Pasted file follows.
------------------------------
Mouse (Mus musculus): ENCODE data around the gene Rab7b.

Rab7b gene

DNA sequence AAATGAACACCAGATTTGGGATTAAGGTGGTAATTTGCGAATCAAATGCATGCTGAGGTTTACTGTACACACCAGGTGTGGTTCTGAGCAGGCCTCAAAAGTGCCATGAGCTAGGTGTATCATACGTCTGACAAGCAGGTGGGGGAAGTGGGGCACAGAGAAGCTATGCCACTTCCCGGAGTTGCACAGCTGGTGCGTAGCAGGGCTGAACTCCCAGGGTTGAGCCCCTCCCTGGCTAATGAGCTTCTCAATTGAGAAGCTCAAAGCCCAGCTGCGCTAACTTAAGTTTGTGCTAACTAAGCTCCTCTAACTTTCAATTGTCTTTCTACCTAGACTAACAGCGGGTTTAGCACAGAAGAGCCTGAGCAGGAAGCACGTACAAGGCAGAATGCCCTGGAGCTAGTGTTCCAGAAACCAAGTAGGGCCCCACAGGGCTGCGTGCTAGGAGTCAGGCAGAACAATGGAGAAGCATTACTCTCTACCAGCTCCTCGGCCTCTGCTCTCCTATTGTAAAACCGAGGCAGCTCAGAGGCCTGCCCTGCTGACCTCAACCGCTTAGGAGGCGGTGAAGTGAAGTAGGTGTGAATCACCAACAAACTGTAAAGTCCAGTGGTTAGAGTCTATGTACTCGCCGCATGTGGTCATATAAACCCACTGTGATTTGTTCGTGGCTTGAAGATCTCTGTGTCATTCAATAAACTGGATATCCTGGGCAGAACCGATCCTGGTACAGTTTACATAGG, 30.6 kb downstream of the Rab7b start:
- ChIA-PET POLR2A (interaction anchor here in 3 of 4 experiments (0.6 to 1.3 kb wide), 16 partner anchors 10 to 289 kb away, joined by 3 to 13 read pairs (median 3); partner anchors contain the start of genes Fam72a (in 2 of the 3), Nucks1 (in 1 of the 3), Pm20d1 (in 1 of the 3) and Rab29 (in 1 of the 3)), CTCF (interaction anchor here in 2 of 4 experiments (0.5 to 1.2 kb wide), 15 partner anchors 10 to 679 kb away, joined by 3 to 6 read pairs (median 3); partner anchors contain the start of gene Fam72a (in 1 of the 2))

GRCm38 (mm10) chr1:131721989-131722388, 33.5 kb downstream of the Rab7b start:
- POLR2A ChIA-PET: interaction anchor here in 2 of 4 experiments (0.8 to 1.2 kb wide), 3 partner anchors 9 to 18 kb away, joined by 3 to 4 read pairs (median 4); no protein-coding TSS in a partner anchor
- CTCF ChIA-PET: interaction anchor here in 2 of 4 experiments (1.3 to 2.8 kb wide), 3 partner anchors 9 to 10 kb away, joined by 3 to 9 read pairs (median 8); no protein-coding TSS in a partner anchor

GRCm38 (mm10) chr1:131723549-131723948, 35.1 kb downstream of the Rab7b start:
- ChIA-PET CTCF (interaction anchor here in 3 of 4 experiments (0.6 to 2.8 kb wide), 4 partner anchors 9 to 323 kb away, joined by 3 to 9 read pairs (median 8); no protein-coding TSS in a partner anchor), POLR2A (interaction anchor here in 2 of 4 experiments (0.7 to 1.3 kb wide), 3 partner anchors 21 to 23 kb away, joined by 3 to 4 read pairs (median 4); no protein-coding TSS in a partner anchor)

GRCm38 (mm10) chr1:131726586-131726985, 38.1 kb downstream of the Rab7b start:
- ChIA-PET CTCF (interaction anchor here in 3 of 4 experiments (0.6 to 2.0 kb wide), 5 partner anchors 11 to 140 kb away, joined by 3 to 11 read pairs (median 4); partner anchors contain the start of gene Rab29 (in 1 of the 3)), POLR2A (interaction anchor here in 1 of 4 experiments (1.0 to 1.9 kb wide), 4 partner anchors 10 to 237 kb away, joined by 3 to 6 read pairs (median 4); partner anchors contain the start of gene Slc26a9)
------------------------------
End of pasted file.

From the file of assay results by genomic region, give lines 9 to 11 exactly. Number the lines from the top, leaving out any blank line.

- ChIA-PET CTCF (interaction anchor here in 3 of 4 experiments (0.6 to 2.8 kb wide), 4 partner anchors 9 to 323 kb away, joined by 3 to 9 read pairs (median 8); no protein-coding TSS in a partner anchor), POLR2A (interaction anchor here in 2 of 4 experiments (0.7 to 1.3 kb wide), 3 partner anchors 21 to 23 kb away, joined by 3 to 4 read pairs (median 4); no protein-coding TSS in a partner anchor)

GRCm38 (mm10) chr1:131726586-131726985, 38.1 kb downstream of the Rab7b start:
- ChIA-PET CTCF (interaction anchor here in 3 of 4 experiments (0.6 to 2.0 kb wide), 5 partner anchors 11 to 140 kb away, joined by 3 to 11 read pairs (median 4); partner anchors contain the start of gene Rab29 (in 1 of the 3)), POLR2A (interaction anchor here in 1 of 4 experiments (1.0 to 1.9 kb wide), 4 partner anchors 10 to 237 kb away, joined by 3 to 6 read pairs (median 4); partner anchors contain the start of gene Slc26a9)